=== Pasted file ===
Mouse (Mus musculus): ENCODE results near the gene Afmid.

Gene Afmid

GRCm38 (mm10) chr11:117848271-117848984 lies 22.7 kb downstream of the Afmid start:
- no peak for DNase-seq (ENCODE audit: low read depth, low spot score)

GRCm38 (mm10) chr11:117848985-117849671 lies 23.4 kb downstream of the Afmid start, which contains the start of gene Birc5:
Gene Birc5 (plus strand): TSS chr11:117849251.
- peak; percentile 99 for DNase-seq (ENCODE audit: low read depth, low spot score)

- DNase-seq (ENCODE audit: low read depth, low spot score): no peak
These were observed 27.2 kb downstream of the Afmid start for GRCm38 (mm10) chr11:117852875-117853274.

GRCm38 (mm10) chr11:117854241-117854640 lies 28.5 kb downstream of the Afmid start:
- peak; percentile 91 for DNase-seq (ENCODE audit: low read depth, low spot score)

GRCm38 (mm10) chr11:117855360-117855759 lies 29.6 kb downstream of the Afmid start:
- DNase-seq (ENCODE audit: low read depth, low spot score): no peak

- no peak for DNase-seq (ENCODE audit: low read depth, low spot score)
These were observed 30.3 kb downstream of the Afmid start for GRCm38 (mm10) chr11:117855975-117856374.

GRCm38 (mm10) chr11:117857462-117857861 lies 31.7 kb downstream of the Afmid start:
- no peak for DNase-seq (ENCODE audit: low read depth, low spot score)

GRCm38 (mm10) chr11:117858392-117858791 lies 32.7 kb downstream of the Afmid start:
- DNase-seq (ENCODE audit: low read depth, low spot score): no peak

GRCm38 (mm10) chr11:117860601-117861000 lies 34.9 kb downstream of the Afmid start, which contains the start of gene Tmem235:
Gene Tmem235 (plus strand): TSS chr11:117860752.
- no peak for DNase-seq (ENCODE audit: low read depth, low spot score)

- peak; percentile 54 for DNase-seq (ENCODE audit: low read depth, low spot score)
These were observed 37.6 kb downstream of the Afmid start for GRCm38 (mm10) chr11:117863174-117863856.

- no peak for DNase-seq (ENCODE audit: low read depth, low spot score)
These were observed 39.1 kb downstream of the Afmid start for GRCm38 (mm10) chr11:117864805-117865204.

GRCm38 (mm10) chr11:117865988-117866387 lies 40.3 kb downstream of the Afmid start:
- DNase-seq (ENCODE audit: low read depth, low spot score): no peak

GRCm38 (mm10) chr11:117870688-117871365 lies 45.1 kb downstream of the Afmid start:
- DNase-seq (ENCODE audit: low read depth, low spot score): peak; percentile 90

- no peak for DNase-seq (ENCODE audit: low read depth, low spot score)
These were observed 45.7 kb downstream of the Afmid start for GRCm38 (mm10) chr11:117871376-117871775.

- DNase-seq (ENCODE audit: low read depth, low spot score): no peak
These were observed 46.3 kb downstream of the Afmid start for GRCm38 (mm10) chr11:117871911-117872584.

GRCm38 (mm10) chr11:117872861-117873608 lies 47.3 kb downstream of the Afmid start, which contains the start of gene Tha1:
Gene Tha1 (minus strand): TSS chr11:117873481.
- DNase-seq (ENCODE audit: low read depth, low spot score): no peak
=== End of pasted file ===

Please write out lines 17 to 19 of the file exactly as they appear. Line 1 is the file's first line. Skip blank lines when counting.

- no peak for DNase-seq (ENCODE audit: low read depth, low spot score)

GRCm38 (mm10) chr11:117858392-117858791 lies 32.7 kb downstream of the Afmid start:
- DNase-seq (ENCODE audit: low read depth, low spot score): no peak